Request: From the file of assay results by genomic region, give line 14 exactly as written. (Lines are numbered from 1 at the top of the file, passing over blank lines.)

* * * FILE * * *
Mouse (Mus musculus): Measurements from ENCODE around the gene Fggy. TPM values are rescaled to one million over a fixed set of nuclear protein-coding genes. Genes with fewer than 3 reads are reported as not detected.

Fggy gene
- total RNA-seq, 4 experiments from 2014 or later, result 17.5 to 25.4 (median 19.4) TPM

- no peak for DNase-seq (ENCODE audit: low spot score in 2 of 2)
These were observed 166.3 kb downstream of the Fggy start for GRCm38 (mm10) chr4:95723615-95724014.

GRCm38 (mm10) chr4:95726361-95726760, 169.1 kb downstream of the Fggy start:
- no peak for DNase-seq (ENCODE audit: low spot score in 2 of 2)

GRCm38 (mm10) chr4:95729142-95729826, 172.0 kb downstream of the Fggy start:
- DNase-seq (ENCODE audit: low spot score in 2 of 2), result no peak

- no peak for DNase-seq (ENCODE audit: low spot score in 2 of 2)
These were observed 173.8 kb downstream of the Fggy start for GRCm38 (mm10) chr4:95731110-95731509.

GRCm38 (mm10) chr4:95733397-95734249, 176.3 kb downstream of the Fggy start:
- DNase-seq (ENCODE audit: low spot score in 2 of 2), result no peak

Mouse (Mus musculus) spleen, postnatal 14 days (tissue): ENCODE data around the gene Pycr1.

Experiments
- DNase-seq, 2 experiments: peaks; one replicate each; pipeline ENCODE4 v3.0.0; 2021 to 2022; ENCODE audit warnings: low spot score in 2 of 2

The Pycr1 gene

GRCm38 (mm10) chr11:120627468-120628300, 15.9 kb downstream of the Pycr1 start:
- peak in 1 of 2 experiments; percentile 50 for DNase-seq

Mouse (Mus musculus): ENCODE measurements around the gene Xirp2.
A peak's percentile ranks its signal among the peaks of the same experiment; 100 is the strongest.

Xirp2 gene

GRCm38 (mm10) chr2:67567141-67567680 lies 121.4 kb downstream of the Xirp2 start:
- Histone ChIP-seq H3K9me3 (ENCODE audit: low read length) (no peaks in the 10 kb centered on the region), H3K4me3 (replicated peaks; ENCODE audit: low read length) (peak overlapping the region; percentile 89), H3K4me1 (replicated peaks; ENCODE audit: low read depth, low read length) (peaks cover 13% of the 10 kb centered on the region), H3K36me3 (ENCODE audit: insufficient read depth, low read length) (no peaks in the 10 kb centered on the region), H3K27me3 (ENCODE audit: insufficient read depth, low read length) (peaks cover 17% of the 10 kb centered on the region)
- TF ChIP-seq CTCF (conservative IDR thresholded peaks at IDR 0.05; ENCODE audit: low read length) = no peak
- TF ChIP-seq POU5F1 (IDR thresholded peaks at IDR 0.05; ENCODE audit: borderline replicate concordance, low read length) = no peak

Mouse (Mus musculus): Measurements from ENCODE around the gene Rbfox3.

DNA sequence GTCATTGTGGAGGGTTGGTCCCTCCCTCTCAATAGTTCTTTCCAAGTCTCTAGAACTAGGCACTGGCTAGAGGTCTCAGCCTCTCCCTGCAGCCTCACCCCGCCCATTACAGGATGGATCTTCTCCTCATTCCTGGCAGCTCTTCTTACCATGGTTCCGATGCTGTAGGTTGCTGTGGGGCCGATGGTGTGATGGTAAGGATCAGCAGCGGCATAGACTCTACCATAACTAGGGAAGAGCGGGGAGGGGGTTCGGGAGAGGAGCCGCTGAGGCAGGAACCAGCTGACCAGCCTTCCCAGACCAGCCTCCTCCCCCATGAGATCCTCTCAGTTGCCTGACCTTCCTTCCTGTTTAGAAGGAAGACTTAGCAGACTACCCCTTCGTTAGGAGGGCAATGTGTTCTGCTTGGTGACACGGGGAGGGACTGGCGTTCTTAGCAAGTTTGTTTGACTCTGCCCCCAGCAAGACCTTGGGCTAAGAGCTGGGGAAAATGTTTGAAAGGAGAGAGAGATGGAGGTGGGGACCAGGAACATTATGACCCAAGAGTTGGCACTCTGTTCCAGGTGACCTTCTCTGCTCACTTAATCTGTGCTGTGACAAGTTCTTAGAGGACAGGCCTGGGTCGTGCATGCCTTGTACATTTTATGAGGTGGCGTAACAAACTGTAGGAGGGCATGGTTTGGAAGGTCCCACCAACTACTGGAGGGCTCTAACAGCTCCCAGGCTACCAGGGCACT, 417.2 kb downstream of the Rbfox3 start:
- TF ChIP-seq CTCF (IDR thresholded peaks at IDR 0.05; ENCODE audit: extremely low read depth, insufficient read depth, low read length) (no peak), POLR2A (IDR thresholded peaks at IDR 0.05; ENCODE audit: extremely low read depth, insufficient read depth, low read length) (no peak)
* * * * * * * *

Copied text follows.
Mouse (Mus musculus) spleen, postnatal 14 days (tissue): ENCODE data around the gene Pycr1.